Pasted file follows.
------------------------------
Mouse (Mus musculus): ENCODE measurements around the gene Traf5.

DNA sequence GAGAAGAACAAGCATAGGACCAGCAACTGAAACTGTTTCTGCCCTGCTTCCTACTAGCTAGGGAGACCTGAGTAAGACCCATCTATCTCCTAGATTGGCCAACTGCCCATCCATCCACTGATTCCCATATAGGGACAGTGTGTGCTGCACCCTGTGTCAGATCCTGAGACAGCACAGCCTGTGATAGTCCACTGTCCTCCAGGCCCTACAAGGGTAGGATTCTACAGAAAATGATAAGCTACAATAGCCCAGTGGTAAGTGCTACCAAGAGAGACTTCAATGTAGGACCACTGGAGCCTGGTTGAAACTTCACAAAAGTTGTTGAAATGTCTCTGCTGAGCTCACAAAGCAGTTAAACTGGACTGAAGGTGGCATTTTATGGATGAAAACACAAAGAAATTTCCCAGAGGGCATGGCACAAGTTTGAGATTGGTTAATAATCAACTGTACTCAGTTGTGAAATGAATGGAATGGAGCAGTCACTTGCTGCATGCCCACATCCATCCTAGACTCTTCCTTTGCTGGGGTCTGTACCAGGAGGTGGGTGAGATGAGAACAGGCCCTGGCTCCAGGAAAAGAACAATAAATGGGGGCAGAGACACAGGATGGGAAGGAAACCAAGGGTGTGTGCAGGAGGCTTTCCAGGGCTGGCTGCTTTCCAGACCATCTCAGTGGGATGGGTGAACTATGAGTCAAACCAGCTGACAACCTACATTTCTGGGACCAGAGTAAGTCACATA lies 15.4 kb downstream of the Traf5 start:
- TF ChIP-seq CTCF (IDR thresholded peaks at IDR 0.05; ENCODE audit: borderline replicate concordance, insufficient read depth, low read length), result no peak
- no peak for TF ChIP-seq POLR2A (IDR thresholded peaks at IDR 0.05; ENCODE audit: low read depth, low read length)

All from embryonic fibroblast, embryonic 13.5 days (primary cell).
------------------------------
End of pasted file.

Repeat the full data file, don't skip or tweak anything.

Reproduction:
Mouse (Mus musculus): ENCODE measurements around the gene Traf5.

DNA sequence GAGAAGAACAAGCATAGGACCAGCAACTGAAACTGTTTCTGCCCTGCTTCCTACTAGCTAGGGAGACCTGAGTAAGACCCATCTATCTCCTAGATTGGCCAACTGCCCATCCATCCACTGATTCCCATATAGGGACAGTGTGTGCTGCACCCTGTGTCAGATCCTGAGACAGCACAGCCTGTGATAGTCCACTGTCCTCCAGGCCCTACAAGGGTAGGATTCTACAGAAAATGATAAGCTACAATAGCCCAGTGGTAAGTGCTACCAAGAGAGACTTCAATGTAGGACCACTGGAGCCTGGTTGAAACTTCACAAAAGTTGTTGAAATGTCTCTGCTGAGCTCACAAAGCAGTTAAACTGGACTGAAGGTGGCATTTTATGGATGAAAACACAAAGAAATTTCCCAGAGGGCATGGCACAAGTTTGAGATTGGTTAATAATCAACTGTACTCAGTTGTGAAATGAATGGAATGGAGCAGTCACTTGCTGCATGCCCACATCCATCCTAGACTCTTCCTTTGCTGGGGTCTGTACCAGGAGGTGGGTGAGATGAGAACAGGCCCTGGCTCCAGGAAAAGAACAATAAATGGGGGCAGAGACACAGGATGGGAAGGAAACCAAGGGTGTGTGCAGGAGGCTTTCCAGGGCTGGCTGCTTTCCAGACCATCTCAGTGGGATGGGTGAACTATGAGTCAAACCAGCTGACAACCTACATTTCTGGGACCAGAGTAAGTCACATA lies 15.4 kb downstream of the Traf5 start:
- TF ChIP-seq CTCF (IDR thresholded peaks at IDR 0.05; ENCODE audit: borderline replicate concordance, insufficient read depth, low read length), result no peak
- no peak for TF ChIP-seq POLR2A (IDR thresholded peaks at IDR 0.05; ENCODE audit: low read depth, low read length)

All from embryonic fibroblast, embryonic 13.5 days (primary cell).